The four stages are a part of a normal process of adaptation. By understanding how they work, caregivers can better predict their emotions and reactions, and not think they are some how "failing" when they feel a sudden rush of uncomfortable feelings. The stages help us see how we grow through the crises and hard times of our lives. The struggles and challenges of caregiving present great sorrows at times, but also opportunity for personal growth and competence.
For the entire article, contact NFCA. You can reach them at (800)896-6430 or write to them at:
This article was sent to us by several people. I am going to just include excerpts since it is a rather lengthy article.
World Environmental Conference and the Multiple Sclerosis Foundation
FDA Issuing for Collusion with Monsanto
Article written by Nancy Markle (1120197)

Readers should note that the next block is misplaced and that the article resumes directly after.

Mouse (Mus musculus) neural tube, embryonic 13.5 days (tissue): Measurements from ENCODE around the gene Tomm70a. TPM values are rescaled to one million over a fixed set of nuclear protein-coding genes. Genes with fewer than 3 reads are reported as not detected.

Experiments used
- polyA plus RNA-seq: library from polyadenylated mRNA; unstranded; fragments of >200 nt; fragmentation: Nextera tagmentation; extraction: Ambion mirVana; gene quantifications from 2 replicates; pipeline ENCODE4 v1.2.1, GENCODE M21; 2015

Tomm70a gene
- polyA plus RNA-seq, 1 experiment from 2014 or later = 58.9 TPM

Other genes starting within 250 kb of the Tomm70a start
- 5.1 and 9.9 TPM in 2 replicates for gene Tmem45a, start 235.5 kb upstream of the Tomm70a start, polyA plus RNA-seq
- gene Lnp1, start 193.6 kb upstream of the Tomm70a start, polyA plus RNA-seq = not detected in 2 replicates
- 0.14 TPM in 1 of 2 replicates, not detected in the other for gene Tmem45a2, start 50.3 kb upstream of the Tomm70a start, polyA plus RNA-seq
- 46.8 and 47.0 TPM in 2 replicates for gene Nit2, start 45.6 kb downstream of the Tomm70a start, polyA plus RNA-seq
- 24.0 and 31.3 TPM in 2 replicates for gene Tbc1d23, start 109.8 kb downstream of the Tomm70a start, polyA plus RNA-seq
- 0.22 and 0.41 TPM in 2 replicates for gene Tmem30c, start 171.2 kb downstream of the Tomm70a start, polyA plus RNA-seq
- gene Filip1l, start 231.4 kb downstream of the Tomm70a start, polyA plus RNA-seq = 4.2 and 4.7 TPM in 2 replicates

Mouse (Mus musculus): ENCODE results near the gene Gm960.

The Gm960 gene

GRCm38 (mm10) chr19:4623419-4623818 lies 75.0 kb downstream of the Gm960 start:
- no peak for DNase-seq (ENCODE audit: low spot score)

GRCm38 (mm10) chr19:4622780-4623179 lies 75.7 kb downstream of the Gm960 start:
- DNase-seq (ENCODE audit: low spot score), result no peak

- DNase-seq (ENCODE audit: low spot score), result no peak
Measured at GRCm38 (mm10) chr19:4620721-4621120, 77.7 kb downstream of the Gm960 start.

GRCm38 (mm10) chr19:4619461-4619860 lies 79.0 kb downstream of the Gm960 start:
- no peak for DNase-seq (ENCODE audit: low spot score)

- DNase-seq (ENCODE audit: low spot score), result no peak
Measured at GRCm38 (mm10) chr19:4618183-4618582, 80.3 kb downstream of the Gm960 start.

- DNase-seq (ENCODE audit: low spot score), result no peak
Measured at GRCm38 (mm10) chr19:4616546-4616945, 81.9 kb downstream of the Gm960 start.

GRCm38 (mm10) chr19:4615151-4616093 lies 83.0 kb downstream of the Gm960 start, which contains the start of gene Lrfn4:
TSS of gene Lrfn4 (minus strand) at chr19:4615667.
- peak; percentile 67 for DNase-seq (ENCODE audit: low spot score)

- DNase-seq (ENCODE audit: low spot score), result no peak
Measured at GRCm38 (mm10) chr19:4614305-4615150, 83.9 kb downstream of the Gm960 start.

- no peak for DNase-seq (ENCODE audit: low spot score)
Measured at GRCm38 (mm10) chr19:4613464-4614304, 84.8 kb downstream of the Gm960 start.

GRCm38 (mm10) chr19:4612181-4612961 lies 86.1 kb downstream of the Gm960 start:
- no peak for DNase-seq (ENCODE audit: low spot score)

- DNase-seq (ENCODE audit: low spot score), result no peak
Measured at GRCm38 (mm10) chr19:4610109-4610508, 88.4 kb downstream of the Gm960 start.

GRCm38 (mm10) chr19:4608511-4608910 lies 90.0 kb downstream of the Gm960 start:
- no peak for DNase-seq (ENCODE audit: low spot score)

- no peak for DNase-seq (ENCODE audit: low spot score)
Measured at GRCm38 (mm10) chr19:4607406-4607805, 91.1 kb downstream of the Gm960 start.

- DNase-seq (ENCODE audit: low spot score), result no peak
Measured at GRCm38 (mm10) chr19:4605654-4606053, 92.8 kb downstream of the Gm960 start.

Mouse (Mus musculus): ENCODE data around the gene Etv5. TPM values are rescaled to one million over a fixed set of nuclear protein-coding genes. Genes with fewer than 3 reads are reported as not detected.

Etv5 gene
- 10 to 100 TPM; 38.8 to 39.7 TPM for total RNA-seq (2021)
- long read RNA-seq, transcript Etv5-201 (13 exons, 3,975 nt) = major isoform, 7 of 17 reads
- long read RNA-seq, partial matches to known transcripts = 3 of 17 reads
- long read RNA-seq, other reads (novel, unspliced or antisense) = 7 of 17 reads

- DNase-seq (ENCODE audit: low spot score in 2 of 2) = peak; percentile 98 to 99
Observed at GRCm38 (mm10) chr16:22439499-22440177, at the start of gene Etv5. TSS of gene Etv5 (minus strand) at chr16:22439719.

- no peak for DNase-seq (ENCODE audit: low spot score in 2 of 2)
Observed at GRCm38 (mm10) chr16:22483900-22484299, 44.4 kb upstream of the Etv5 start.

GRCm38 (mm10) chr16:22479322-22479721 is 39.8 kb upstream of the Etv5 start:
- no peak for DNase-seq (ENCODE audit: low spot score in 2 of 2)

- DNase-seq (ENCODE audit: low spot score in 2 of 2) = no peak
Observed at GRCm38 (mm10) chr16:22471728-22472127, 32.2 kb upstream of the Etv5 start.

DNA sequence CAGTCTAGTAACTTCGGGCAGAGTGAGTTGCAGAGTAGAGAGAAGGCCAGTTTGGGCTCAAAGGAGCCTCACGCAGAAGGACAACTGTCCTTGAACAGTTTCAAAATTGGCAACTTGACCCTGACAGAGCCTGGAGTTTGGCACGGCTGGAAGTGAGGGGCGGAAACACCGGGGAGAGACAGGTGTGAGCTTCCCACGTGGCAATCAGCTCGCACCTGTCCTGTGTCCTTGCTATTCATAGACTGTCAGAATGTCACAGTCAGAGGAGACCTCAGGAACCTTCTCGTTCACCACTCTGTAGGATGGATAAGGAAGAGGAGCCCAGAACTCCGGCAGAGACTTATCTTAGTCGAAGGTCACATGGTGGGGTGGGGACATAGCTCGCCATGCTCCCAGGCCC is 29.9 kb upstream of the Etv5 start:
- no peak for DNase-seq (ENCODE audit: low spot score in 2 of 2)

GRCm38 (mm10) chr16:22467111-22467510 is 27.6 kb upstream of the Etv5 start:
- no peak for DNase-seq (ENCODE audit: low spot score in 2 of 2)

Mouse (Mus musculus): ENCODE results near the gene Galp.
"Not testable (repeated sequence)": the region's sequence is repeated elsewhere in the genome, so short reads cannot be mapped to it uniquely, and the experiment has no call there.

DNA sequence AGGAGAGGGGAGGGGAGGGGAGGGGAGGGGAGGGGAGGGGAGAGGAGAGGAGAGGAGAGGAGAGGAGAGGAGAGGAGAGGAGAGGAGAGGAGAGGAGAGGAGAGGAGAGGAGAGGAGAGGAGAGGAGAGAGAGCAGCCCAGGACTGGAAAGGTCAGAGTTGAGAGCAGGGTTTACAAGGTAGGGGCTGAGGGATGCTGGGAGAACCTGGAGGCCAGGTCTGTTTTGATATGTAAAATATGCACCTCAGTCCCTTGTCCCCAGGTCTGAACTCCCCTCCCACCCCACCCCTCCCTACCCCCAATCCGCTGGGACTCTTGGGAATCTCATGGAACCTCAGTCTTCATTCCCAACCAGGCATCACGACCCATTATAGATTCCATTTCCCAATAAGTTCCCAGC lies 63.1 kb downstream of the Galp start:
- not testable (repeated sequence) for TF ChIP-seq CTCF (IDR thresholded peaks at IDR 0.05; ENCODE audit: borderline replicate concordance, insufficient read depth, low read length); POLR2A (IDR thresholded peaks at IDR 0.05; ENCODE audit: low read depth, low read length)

I have spent several days lecturing at the WORLD ENVIRONMENTAL CONFERENCE on "ASPARTAME marketed as 'NutraSweet', 'Equal', and 'Spoonful'". In the keynote address by the EPA, they announced that there was an epidemic of multiple sclerosis and systemic lupus, and they did not understand what toxin was causing this to be rampant across the United States. I explained that I was there to lecture on exactly that subject.
When the temperature of Aspartame exceeds 86 degrees F, the wood alcohol in ASPARTAME coverts to formaldehyde and then to formic acid, which in turn causes metabolic acidosis. (Formic acid is the poison found in the sting of fire ants). The methanol toxicity mimics multiple sclerosis; thus people were being diagnosed with having multiple sclerosis in error.